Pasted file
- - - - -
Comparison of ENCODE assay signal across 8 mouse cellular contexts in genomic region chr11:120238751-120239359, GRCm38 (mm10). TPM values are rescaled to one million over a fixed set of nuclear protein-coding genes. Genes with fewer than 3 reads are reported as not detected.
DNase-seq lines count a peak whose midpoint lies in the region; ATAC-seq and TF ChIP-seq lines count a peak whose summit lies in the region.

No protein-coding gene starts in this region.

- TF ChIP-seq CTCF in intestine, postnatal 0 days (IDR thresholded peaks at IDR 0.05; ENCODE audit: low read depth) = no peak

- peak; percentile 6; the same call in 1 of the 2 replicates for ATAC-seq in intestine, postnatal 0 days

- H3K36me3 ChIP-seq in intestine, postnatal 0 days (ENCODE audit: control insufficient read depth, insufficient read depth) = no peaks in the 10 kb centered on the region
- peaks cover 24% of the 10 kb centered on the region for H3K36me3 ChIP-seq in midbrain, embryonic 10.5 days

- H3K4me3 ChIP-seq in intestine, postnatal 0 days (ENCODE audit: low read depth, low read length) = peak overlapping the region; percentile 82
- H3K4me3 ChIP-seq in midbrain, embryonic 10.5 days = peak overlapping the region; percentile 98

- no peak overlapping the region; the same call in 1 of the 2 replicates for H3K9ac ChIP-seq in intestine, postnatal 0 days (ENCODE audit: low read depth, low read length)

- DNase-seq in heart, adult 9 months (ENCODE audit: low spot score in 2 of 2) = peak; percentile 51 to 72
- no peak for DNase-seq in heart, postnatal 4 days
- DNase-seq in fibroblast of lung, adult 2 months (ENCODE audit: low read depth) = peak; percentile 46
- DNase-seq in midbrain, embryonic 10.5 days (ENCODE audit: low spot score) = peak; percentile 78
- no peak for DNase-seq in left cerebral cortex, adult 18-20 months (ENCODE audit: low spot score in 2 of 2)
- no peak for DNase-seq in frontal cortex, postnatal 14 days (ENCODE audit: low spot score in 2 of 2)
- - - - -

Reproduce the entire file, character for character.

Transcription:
Comparison of ENCODE assay signal across 8 mouse cellular contexts in genomic region chr11:120238751-120239359, GRCm38 (mm10). TPM values are rescaled to one million over a fixed set of nuclear protein-coding genes. Genes with fewer than 3 reads are reported as not detected.
DNase-seq lines count a peak whose midpoint lies in the region; ATAC-seq and TF ChIP-seq lines count a peak whose summit lies in the region.

No protein-coding gene starts in this region.

- TF ChIP-seq CTCF in intestine, postnatal 0 days (IDR thresholded peaks at IDR 0.05; ENCODE audit: low read depth) = no peak

- peak; percentile 6; the same call in 1 of the 2 replicates for ATAC-seq in intestine, postnatal 0 days

- H3K36me3 ChIP-seq in intestine, postnatal 0 days (ENCODE audit: control insufficient read depth, insufficient read depth) = no peaks in the 10 kb centered on the region
- peaks cover 24% of the 10 kb centered on the region for H3K36me3 ChIP-seq in midbrain, embryonic 10.5 days

- H3K4me3 ChIP-seq in intestine, postnatal 0 days (ENCODE audit: low read depth, low read length) = peak overlapping the region; percentile 82
- H3K4me3 ChIP-seq in midbrain, embryonic 10.5 days = peak overlapping the region; percentile 98

- no peak overlapping the region; the same call in 1 of the 2 replicates for H3K9ac ChIP-seq in intestine, postnatal 0 days (ENCODE audit: low read depth, low read length)

- DNase-seq in heart, adult 9 months (ENCODE audit: low spot score in 2 of 2) = peak; percentile 51 to 72
- no peak for DNase-seq in heart, postnatal 4 days
- DNase-seq in fibroblast of lung, adult 2 months (ENCODE audit: low read depth) = peak; percentile 46
- DNase-seq in midbrain, embryonic 10.5 days (ENCODE audit: low spot score) = peak; percentile 78
- no peak for DNase-seq in left cerebral cortex, adult 18-20 months (ENCODE audit: low spot score in 2 of 2)
- no peak for DNase-seq in frontal cortex, postnatal 14 days (ENCODE audit: low spot score in 2 of 2)